Although the disclosed technology is described above in terms of various exemplary embodiments and implementations, it should be understood that the various features, aspects and functionality described in one or more of the individual embodiments are not limited in their applicability to the particular embodiment with which they are described, but instead can be applied, alone or in various combinations, to one or more of the other embodiments of the disclosed technology, whether or not such embodiments are described and whether or not such features are presented as being a part of a described embodiment. Thus, the breadth and scope of the technology disclosed herein should not be limited by any of the above-described exemplary embodiments.

Terms and phrases used in this document, and variations thereof, unless otherwise expressly stated, should be construed as open ended as opposed to limiting. As examples of the foregoing: the term “including” should be read as meaning “including, without limitation” or the like; the term “example” is used to provide exemplary instances of the item in discussion, not an exhaustive or limiting list thereof; the terms “a” or “an” should be read as meaning “at least one,” “one or more” or the like; and adjectives such as “conventional,” “traditional,” “normal,” “standard,” “known” and terms of similar meaning should not be construed as limiting the item described to a given time period or to an item available as of a given time, but instead should be read to encompass conventional, traditional, normal, or standard technologies that may be available or known now or at any time in the future. Likewise, where this document refers to technologies that would be apparent or known to one of ordinary skill in the art, such technologies encompass those apparent or known to the skilled artisan now or at any time in the future.

The presence of broadening words and phrases such as “one or more,” “at least,” “but not limited to” or other like phrases in some instances shall not be read to mean that the narrower case is intended or required in instances where such broadening phrases may be absent. The use of the term “module” does not imply that the components or functionality described or claimed as part of the module are all configured in a common package. Indeed, any or all of the various components of a module, whether control logic or other components, can be combined in a single package or separately maintained and can further be distributed in multiple groupings or packages or across multiple locations.

Additionally, the various embodiments set forth herein are described in terms of exemplary block diagrams, flow charts and other illustrations. As will become apparent to one of ordinary skill in the art after reading this document, the illustrated embodiments and their various alternatives can be implemented without confinement to the illustrated examples. For example, block diagrams and their accompanying description should not be construed as mandating a particular architecture or configuration.

Claims (8)

What is claimed is:
1. A method of managing power consumption by an electrical vehicle through an interconnect socket adapter, comprising:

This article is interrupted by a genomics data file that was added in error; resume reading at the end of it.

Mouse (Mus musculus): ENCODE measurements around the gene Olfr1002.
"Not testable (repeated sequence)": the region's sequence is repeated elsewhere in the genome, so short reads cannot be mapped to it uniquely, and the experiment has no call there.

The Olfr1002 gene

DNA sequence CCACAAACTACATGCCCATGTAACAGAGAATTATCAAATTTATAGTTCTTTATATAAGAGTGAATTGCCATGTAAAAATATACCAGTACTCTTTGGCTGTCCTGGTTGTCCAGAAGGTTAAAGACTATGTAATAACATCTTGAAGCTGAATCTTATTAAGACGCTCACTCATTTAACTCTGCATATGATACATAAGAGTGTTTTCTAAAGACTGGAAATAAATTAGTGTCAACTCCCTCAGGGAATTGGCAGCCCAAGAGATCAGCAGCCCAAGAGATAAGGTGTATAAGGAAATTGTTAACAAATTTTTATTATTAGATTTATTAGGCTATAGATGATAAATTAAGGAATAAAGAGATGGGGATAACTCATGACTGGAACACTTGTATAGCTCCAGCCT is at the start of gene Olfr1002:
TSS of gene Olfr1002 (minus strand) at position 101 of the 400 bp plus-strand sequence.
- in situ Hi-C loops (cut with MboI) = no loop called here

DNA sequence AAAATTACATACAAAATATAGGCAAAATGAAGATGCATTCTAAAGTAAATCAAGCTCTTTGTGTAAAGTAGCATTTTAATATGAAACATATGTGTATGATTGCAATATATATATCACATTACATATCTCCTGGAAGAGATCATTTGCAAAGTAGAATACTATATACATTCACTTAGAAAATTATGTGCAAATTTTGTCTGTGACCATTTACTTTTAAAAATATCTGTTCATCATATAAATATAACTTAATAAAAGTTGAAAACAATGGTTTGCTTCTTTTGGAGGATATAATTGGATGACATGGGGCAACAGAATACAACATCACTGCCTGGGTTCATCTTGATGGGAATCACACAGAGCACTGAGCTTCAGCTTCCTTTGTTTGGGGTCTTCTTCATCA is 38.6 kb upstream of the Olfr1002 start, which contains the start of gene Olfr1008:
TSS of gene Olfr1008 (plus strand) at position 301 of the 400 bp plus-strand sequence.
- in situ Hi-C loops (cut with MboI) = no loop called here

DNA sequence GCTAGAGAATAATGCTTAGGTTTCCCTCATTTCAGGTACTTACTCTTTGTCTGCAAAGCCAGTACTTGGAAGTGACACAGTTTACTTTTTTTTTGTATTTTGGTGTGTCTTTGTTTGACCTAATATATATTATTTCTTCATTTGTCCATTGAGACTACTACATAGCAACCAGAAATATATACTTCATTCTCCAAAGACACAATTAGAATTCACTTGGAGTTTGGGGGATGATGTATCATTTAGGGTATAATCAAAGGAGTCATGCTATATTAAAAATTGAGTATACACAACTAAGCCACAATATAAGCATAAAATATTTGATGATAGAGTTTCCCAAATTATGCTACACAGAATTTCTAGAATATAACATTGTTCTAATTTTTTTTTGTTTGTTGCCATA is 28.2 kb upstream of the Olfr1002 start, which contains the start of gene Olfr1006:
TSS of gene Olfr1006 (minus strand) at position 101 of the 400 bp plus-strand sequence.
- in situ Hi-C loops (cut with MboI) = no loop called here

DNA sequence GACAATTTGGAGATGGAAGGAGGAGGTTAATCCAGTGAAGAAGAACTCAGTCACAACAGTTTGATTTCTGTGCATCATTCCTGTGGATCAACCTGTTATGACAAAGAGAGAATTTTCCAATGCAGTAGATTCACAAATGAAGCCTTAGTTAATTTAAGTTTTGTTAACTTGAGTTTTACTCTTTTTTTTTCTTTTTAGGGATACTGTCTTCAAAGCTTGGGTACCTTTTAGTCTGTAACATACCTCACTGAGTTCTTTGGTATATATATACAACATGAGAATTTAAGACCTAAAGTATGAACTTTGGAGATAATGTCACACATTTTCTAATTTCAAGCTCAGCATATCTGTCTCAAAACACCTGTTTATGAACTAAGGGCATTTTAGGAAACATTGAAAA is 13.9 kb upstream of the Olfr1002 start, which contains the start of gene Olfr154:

measuring, by a measurement module of a power regulation module, a user load power consumption amount consumed by a plurality of user loads;
measuring, by the measurement module, an electrical vehicle power consumption amount consumed by the electrical vehicle connected to the power regulation module of the interconnect socket adapter;
determining, by the measurement module, a threshold power consumption value; and
comparing an overall power consumption amount with the determined threshold power consumption value;
wherein, if the overall power consumption amount exceeds the threshold power consumption value, reducing the overall power consumption;
wherein determining the threshold power consumption comprises:
identifying a panel rating from a meter to which the interconnect socket adapter is connected; and
calculating a threshold power consumption value comprising a power amount within 70% and 90% of the panel rating.
2. The method of claim 1, wherein the measurement module comprises a voltage meter.
3. The method of claim 1, wherein the measurement module comprises a communications module comprising electronic circuitry configured to enable wireless communication.
4. The method of claim 1, wherein the power regulation module comprises a disconnect switch.
5. The method of claim 4, reducing overall power consumption comprising disconnecting the electrical vehicle such that the electrical vehicle no longer consumes electrical power.
6. The method of claim 1, wherein the power regulation module comprises a current limiter.
7. The method of claim 6, reducing overall power consumption comprising limiting, by the current limiter, an amount of electrical power available to the electrical vehicle connected to the power regulation module.
8. The method of claim 1, wherein the threshold power consumption value comprises a power amount about 80% of the panel rating.
US15/140,382 2013-08-28 2016-04-27 Managing power source interaction through an interconnect socket adapter configured with an electric vehicle sink Active US9904308B2 (en)

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US14/472,269 US9995768B2 (en) 2013-08-28 2014-08-28 Interconnection meter socket adapters
US14/796,902 US9772347B2 (en) 2013-08-28 2015-07-10 Interconnection meter socket adapters
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US15/863,922 US20180143657A1 (en) 2013-08-28 2018-01-06 Managing power source interaction through an interconnect socket adapter configured with an energy storage source/sink